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A ton of behind-the-scenes work goes into crafting a great college admissions essay, and it all begins with the brainstorm. While brainstorming was originally coined in the late 1800’s to signify “a severe mental disturbance,” today it refers to the low-pressure, rapid-fire process of generating ideas without self-censure. Here are four tips to get your creative juices flowing and make it rain (but picture yourself swimming in ideas not dollah dollah bills).
One of the biggest obstacles to getting started is the fear of failure. You might keep picturing your audience, a grumpy and bespectacled admissions officer, holding a rubber stamp that reads DENIED. When you brainstorm, try to keep the focus on you. Don’t think ahead to future readers, but rather concentrate on the immediacy of your own voice and ideas. It can be useful to avoid brainstorming in Word or any software that has overly formal connotations. Try generating thoughts in gmail (address an email to yourself), or as an Instagram post, or with pen and paper.
Familiarity breeds procrastination. It’s all too easy to avoid even a freewrite session by rewatching the Pride and Prejudice miniseries (all six hours!) while boomeranging your best brooding face. But when you leave the house, you send a clear signal to your brain that you have every intention of writing (look, brain, we are doing this). A change in scenery also sparks new ideas. It helps you get unstuck by putting you in contact with the unexpected. Imagine you’re brainstorming in a coffee shop when a man sits next to you with a giant deck of cards and a wand. Suddenly, the word magician appears in your freewrite, and you’re making surprise connections between cheerleading practice and pulling a rabbit out of a hat.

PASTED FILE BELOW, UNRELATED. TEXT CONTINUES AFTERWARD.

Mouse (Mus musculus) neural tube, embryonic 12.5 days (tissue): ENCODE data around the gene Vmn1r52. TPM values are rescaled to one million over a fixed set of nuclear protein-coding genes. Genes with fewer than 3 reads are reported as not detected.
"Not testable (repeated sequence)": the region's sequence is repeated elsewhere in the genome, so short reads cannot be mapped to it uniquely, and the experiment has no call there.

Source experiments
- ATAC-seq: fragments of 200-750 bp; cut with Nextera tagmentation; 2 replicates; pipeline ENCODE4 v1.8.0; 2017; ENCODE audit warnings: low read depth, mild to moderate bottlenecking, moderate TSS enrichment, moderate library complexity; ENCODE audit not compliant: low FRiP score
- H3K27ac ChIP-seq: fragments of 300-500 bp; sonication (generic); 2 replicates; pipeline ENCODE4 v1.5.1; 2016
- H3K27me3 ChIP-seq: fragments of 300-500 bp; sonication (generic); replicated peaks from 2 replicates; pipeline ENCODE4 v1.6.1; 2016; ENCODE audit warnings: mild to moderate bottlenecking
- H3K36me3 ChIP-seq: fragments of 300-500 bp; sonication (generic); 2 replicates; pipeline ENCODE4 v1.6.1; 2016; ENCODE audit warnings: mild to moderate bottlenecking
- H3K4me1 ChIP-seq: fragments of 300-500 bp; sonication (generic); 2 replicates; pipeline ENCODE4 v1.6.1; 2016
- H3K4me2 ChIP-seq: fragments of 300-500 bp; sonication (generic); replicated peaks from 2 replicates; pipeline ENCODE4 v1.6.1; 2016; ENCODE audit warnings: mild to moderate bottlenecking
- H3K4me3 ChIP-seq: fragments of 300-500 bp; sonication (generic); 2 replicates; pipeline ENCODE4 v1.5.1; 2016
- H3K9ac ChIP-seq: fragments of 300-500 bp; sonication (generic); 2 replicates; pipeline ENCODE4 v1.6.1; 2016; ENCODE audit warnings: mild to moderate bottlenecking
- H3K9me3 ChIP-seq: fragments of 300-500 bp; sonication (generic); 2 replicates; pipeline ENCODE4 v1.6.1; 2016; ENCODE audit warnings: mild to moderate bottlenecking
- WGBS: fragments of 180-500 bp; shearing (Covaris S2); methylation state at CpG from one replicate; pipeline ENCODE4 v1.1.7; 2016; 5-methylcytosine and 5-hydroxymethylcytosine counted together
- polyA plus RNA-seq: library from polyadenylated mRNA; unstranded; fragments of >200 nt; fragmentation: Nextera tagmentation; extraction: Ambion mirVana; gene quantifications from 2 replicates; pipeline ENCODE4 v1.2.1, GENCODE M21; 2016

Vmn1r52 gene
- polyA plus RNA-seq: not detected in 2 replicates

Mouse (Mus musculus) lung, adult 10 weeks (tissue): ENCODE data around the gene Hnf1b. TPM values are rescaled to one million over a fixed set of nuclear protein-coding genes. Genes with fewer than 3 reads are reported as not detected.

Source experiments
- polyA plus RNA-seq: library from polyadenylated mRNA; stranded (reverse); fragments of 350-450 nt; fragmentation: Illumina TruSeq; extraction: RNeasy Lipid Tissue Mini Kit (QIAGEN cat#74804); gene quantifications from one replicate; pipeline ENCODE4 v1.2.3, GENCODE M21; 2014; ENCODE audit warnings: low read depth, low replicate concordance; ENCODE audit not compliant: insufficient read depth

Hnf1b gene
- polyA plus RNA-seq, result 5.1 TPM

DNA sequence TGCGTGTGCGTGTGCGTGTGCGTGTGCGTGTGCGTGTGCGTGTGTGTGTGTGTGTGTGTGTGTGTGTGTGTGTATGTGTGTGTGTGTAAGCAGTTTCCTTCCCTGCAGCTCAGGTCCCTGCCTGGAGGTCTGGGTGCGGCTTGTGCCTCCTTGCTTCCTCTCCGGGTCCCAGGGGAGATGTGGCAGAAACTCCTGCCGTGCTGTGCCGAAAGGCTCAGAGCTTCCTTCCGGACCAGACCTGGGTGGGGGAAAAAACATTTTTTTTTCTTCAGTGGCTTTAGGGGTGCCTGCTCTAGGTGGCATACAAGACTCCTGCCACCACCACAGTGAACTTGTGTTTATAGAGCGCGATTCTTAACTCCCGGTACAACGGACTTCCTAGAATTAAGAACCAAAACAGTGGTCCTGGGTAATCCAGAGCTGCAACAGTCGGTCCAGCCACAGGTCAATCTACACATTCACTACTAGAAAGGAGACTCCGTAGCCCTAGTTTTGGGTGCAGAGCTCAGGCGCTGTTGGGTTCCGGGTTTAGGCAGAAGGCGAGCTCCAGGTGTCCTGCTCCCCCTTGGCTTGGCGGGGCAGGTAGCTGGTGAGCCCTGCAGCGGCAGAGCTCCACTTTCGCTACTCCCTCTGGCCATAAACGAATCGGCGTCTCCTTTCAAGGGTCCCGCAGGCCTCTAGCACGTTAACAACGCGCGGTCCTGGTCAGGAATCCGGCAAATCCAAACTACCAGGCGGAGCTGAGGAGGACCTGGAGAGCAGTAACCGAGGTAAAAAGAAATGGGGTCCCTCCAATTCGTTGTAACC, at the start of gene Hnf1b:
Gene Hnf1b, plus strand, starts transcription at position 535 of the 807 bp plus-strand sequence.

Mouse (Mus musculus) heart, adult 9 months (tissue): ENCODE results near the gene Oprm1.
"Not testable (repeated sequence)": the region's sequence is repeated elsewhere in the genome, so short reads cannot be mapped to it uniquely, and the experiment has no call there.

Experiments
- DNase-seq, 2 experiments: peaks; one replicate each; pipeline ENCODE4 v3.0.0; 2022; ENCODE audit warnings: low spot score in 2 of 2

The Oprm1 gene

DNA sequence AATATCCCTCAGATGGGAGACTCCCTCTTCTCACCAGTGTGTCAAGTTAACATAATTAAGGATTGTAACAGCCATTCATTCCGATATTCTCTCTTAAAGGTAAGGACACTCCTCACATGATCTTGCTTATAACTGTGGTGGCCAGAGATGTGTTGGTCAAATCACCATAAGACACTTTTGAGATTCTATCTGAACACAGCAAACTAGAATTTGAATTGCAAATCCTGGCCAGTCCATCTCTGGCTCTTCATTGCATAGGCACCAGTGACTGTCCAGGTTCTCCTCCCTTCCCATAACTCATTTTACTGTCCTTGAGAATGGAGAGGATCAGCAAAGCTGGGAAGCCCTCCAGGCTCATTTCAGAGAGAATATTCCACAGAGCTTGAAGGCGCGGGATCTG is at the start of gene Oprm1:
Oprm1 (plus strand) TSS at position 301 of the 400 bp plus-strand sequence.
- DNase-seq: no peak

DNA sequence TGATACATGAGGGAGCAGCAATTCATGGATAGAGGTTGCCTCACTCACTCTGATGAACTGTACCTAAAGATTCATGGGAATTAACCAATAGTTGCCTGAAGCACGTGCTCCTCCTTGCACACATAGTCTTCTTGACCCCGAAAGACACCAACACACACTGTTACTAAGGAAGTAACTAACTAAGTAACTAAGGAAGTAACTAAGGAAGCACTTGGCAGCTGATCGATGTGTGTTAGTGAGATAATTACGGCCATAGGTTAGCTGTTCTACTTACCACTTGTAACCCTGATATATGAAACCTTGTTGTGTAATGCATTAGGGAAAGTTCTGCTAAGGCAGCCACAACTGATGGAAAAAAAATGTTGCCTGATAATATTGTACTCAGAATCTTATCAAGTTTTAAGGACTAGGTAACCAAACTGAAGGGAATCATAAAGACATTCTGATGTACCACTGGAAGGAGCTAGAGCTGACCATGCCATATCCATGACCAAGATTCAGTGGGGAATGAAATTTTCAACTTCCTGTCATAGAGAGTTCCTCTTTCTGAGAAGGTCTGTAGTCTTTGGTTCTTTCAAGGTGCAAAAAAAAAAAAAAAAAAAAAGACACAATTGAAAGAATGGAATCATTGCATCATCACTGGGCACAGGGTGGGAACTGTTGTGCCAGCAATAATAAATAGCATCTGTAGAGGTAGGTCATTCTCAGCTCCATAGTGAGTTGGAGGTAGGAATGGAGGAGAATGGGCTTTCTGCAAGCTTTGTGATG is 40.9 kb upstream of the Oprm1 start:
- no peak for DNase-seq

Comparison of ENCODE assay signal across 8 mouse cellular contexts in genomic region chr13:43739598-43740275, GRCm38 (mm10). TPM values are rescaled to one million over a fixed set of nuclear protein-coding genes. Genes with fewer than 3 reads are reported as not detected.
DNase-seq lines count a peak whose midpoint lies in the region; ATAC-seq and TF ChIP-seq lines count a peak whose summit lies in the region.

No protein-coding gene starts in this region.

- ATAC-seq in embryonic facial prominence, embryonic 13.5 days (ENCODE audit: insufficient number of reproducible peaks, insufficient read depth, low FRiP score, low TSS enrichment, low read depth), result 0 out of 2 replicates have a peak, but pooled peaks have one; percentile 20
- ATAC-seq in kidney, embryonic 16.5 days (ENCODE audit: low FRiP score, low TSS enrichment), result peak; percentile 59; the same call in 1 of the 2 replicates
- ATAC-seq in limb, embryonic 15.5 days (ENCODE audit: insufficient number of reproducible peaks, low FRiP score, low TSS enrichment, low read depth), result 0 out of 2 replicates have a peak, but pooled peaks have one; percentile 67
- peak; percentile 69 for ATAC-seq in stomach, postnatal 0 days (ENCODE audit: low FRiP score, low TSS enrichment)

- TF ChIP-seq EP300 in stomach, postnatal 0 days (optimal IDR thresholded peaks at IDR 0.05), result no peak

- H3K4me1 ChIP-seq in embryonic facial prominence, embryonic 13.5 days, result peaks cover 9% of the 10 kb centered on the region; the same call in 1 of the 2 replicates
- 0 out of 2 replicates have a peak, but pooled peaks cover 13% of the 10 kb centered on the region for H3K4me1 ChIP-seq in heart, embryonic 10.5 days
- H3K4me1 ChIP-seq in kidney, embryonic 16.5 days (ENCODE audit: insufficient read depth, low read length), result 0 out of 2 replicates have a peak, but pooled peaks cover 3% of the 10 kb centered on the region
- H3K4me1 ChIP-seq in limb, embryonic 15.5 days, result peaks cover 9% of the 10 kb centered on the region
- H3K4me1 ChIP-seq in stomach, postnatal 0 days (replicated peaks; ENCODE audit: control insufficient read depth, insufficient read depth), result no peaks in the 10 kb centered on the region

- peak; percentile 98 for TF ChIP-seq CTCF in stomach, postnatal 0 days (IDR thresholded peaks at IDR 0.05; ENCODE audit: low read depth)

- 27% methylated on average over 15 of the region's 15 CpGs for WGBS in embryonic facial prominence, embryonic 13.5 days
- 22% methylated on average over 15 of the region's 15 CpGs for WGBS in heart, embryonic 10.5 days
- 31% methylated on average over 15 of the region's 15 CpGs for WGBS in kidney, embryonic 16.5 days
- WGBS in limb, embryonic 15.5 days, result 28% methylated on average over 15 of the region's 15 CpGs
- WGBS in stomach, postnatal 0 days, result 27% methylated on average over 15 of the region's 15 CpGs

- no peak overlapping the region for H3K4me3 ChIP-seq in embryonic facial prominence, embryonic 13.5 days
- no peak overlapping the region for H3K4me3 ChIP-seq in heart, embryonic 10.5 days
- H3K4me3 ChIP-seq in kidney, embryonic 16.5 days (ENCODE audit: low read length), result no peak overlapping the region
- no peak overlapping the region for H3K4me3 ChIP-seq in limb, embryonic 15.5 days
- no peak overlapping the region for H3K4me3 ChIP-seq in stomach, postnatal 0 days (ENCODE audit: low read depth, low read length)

Don’t be afraid to brainstorm outside of an official brainstorming session. If you’re hanging out at the pool with friends, and an interesting phrase or image pops into your head, give yourself permission to jot it down in a notebook or talk into your phone like an unhinged detective. Current social media is geared towards preserving immediacy; there’s no reason to believe you shouldn’t also try to capture the incipient moment of an amazing essay. Forget about complete sentences and revised paragraphs. Effective brainstorming can be as simple as a list.
One of my favorite authors, the novelist E.L. Doctorow, once said in an interview that “Writing is like driving at night in the fog. You can only see as far as your headlights, but you can make the whole trip that way.” We live by scheduling and structure. Our days are often mapped out down to the minute. But the brainstorming process is a welcome opportunity to relinquish control. In fact, a successful brainstorming session is one in which you are surprised by the outcome. You might look back over your notes and ask yourself, “How did I get from astronomy club to wisdom teeth extraction?” In the early stages of writing your essay, before you even a topic, you needn’t worry about destination; it’s all about the journey.